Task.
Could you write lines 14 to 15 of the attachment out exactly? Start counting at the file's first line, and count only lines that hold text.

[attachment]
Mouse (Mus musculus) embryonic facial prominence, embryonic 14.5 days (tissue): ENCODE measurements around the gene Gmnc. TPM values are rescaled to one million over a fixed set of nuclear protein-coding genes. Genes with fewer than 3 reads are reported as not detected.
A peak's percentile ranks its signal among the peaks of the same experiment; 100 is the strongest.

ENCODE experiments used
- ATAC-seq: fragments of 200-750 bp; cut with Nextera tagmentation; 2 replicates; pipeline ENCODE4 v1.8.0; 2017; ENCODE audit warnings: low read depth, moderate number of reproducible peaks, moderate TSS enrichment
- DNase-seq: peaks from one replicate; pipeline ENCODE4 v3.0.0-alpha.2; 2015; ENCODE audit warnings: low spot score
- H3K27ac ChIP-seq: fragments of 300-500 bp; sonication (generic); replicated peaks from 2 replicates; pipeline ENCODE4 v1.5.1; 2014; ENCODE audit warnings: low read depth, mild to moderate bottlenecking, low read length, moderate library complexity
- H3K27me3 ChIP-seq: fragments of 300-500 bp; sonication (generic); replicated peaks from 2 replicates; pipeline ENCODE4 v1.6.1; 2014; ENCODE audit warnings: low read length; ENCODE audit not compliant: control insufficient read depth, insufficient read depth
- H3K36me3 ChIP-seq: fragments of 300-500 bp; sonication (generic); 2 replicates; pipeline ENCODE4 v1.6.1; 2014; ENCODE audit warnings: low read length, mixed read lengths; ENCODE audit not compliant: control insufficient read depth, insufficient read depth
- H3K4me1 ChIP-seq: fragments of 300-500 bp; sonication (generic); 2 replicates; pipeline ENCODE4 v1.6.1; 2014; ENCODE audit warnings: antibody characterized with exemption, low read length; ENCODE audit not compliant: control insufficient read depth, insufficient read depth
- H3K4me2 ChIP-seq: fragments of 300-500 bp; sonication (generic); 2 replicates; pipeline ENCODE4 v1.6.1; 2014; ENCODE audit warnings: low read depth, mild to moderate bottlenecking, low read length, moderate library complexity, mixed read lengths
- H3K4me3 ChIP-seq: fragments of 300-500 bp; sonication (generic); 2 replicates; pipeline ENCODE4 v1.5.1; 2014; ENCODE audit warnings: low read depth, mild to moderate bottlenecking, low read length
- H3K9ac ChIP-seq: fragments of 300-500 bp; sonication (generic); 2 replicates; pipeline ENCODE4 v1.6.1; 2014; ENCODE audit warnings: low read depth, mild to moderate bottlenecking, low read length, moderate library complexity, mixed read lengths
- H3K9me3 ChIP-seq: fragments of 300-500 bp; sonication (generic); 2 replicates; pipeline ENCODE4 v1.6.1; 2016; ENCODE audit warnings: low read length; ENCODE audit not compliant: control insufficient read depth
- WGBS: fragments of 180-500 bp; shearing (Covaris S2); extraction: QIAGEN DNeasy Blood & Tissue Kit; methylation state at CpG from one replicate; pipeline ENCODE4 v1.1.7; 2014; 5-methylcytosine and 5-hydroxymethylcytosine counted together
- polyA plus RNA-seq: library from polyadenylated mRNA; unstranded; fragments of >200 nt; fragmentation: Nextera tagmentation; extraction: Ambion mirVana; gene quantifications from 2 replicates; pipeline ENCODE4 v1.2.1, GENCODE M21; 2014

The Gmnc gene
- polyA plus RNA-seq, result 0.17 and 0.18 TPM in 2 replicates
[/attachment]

- WGBS: fragments of 180-500 bp; shearing (Covaris S2); extraction: QIAGEN DNeasy Blood & Tissue Kit; methylation state at CpG from one replicate; pipeline ENCODE4 v1.1.7; 2014; 5-methylcytosine and 5-hydroxymethylcytosine counted together
- polyA plus RNA-seq: library from polyadenylated mRNA; unstranded; fragments of >200 nt; fragmentation: Nextera tagmentation; extraction: Ambion mirVana; gene quantifications from 2 replicates; pipeline ENCODE4 v1.2.1, GENCODE M21; 2014